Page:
What do you think of when you think of student volunteers? Free labour? Hard Work? If those feelings resonate with you, then please change your mind set slightly. Yes, students can provide ‘free labour’ on the day of the event, but there is a cost to your business if you do it right, despite being much lower than hiring in additional event staff. As for hard work, we would agree that it does require effort, but the rewards are worth it. Here at CHS Group, our mind set is that we are not only getting a great team of volunteers, but our programme feeds in to our sustainability efforts and our commitment to help develop the next generation of event planners. ‘Invest’ in recruiting, training and supporting your volunteers –your event will benefit by having a team of enthusiastic volunteers, eager to shine and do well.

Tip 5: Allow the volunteers to develop their skills.  

What jobs do you give your volunteers on the day of your event? Is it just the mundane stuff that you don’t want to do? Once you’ve built them up and motivated them, the worst thing you can do is leave them in the cloakroom all day twiddling their thumbs. Find out what skills they would like to develop, train them in that area and then allow them to show you what they can do. We wouldn’t advise leaving them to their own devices without any supervision, but micro managing students will take up far too much of your time and will stifle their growth and their ability to wow you.

Tip 6: Recognise and reward your students.

Everyone loves to be recognised so by telling students (in public if you can) what a great job they’ve done and how they have contributed to the success of the event, they will go on to do great things. Think about how you can reward them too. We’re fortunate in that the university we work closely with holds an annual awards ceremony, so we sponsor the Shining Star award. The cost is minimal (less than £100) which goes directly to the winner of the award. This year, we had such good group of students we decided to award a ‘highly recommended’ student too. In addition, we give every student a signed certificate for their portfolio which helps them with future employment.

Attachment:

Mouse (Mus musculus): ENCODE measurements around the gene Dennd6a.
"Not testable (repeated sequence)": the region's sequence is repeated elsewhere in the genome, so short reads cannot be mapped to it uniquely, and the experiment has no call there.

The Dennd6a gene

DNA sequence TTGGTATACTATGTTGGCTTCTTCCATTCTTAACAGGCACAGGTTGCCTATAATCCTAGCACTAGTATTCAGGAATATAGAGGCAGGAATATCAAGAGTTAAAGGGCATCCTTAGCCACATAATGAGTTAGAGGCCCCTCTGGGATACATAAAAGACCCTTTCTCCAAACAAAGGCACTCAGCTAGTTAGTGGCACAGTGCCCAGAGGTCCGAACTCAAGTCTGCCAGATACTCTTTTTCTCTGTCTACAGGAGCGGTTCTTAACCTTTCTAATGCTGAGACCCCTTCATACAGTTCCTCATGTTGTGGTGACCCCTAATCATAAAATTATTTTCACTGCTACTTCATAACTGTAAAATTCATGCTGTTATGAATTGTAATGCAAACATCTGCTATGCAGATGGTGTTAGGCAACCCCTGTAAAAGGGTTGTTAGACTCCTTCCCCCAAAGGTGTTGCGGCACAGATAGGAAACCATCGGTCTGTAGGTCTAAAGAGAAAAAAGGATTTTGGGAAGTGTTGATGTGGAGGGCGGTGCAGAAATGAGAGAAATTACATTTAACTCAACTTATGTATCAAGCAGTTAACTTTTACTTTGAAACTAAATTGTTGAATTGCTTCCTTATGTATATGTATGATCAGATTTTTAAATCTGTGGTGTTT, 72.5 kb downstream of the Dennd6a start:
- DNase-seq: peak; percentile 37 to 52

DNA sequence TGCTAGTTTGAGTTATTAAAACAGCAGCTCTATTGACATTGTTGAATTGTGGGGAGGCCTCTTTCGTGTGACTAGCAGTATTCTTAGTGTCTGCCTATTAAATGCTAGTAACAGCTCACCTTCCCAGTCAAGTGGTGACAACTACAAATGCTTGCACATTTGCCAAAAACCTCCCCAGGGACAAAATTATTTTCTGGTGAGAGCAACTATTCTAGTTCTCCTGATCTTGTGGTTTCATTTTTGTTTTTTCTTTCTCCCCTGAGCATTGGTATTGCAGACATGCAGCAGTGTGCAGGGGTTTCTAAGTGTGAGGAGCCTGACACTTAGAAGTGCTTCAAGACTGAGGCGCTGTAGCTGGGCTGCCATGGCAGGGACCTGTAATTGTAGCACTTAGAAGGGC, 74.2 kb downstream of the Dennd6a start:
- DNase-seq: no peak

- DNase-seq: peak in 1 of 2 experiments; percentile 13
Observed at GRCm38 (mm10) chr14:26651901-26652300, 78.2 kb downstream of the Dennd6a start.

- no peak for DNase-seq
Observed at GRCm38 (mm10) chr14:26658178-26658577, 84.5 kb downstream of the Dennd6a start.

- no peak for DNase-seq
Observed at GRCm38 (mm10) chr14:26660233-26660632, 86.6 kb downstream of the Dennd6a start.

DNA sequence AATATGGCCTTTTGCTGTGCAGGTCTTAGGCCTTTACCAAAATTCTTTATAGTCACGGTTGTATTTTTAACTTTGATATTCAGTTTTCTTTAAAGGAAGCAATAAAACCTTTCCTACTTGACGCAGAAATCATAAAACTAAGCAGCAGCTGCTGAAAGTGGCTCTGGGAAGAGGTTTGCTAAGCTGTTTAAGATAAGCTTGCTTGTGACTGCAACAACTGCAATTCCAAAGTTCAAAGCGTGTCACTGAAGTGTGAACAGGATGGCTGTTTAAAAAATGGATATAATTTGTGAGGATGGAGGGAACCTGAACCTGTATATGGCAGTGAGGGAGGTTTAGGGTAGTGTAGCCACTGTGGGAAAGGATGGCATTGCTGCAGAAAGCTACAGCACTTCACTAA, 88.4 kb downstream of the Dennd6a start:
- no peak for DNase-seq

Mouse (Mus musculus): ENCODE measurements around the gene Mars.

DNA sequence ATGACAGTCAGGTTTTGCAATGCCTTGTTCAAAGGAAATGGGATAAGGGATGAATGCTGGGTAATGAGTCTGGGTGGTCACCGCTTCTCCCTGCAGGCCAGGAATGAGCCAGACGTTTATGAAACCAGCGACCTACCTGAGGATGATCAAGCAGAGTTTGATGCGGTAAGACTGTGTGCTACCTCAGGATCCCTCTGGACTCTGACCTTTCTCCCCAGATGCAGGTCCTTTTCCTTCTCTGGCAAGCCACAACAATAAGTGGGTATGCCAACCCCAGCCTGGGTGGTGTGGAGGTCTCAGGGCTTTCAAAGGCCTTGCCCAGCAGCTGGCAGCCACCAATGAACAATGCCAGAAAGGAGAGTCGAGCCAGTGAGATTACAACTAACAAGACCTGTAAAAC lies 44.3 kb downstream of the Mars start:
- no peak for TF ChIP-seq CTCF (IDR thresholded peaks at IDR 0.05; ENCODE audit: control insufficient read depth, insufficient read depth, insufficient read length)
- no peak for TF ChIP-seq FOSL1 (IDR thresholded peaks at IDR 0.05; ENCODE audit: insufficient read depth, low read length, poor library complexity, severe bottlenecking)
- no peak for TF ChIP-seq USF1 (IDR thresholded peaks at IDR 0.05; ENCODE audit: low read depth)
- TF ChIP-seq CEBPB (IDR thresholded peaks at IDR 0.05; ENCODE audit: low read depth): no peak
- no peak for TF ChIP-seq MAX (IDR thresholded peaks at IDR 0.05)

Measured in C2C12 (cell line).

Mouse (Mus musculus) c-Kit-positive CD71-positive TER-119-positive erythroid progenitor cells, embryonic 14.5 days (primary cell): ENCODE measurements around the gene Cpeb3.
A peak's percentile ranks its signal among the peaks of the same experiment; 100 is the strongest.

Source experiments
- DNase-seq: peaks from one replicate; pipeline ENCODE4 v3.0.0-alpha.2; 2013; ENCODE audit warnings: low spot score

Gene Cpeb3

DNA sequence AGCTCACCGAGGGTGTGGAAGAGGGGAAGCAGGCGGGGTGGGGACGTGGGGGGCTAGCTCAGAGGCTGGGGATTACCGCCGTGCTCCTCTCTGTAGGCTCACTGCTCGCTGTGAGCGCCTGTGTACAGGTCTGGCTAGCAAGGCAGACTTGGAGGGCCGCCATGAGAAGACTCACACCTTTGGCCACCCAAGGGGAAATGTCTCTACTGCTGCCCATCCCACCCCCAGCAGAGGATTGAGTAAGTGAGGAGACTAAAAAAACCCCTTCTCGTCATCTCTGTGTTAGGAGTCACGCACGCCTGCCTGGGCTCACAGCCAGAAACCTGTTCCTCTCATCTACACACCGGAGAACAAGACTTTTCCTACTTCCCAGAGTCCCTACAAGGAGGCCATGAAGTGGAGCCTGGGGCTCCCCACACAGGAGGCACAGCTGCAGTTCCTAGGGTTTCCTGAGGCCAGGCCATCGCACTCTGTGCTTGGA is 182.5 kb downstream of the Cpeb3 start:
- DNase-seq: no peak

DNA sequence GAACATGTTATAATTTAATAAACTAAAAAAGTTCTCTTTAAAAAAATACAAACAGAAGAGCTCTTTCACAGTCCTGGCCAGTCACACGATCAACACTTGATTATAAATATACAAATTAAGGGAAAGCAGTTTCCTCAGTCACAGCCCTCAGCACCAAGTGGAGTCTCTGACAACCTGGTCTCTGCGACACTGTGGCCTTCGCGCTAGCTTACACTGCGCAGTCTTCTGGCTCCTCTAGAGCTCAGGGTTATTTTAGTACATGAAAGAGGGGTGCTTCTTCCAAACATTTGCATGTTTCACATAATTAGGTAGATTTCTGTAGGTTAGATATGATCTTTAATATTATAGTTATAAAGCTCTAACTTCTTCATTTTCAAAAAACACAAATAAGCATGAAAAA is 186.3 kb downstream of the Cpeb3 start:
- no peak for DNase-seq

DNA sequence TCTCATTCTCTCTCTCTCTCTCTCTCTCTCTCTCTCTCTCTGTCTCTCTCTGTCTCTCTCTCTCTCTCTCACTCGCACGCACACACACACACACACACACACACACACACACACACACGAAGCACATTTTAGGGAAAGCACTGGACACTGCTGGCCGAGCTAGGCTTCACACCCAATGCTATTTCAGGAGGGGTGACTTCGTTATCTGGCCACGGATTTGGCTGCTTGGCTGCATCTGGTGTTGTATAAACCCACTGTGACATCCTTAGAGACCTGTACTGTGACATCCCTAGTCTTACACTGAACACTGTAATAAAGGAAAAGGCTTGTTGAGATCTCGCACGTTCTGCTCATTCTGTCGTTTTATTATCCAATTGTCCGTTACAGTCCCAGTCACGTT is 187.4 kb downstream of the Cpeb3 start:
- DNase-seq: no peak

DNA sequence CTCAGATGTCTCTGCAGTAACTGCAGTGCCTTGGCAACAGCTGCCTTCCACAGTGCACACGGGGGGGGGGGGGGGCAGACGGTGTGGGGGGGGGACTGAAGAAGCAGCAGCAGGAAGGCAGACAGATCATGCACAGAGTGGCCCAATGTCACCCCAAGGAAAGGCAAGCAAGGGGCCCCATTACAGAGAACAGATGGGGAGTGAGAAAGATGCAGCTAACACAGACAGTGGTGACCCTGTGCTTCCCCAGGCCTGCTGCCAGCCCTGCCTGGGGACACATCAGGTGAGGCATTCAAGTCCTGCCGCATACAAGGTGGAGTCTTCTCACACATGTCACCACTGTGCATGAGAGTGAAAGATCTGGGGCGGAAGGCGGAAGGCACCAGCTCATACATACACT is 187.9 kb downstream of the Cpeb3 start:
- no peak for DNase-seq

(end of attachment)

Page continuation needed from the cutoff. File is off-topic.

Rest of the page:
Tip 7: Think about the bigger picture.

Now that you’ve recruited, trained and motivated your volunteers, you’ve had a successful event, and rewarded the students for their efforts – could you take one more step? It’s not appropriate or even possible for everyone, but consider how you can help the students beyond the event. Could you tell people at your event that the students are looking for work placements? They might be able to help? We’ve had a good number of students find placement following their short time with us. Can you give a student a work placement yourself – it would be an excellent reward for an outstanding student? Offer them a reference? There’s also a bigger picture benefit for you. As well as the feel-good factor of helping students, a well ran programme with real benefits might help you to win a contract with a client that shares your values. At the very least, you might get positive press coverage following your event. To conclude, this process may seem a little laborious, but believe us it is well worth the effort.

Each year we work with a bright, talented, motivated team of students who help to make our event a success. For us, it’s all about your frame of mind. Do you just want some reluctant hands to get some jobs done, or do you want to give back to our industry and be part of the next generations’ development?